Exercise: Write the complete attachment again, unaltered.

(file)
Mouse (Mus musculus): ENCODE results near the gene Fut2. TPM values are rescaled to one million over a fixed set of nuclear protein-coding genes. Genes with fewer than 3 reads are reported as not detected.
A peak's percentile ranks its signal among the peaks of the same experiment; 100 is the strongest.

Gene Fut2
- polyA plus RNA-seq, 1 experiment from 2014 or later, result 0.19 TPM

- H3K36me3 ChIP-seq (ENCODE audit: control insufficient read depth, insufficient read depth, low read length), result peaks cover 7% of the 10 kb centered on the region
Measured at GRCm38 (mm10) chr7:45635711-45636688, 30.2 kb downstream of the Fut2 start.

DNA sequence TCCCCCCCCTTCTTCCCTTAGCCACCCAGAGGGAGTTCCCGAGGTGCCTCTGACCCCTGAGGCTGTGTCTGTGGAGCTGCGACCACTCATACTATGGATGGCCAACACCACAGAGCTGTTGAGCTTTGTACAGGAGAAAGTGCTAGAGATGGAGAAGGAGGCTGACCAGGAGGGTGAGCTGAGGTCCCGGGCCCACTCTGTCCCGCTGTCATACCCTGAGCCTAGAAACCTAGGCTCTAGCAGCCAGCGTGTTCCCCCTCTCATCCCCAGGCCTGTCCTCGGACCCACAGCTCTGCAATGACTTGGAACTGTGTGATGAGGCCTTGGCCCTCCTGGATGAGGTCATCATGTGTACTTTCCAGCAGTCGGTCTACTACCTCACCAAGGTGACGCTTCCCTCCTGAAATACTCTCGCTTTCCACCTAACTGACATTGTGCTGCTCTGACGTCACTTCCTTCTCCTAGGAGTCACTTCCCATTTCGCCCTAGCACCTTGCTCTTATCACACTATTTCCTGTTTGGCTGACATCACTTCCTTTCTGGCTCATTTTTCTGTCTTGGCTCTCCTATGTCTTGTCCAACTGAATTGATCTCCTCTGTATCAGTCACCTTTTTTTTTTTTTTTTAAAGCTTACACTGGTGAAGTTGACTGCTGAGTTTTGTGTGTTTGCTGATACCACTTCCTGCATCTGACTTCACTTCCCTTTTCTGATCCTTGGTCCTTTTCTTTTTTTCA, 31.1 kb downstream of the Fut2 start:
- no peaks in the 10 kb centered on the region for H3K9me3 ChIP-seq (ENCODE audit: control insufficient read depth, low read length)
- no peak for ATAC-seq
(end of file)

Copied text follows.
Mouse (Mus musculus): ENCODE results near the gene Fut2. TPM values are rescaled to one million over a fixed set of nuclear protein-coding genes. Genes with fewer than 3 reads are reported as not detected.
A peak's percentile ranks its signal among the peaks of the same experiment; 100 is the strongest.

Gene Fut2
- polyA plus RNA-seq, 1 experiment from 2014 or later, result 0.19 TPM

- H3K36me3 ChIP-seq (ENCODE audit: control insufficient read depth, insufficient read depth, low read length), result peaks cover 7% of the 10 kb centered on the region
Measured at GRCm38 (mm10) chr7:45635711-45636688, 30.2 kb downstream of the Fut2 start.

DNA sequence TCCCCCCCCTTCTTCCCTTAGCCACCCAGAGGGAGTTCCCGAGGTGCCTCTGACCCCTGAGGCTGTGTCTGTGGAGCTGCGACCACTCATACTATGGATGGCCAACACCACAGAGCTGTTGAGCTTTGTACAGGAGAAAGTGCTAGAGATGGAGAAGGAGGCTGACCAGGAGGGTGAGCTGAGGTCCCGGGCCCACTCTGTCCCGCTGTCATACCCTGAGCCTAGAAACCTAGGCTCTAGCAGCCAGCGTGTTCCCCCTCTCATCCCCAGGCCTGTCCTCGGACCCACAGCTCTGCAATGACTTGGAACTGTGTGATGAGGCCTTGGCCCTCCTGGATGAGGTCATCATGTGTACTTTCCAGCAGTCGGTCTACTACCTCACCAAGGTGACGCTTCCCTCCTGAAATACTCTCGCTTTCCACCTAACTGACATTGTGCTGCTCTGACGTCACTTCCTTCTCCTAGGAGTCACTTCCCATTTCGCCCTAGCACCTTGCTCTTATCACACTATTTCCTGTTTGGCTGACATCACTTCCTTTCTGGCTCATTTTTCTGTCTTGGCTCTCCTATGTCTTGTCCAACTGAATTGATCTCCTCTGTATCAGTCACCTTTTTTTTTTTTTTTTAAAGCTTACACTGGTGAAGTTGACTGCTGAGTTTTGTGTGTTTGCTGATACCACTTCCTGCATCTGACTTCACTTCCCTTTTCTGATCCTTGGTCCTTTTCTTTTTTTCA, 31.1 kb downstream of the Fut2 start:
- no peaks in the 10 kb centered on the region for H3K9me3 ChIP-seq (ENCODE audit: control insufficient read depth, low read length)
- no peak for ATAC-seq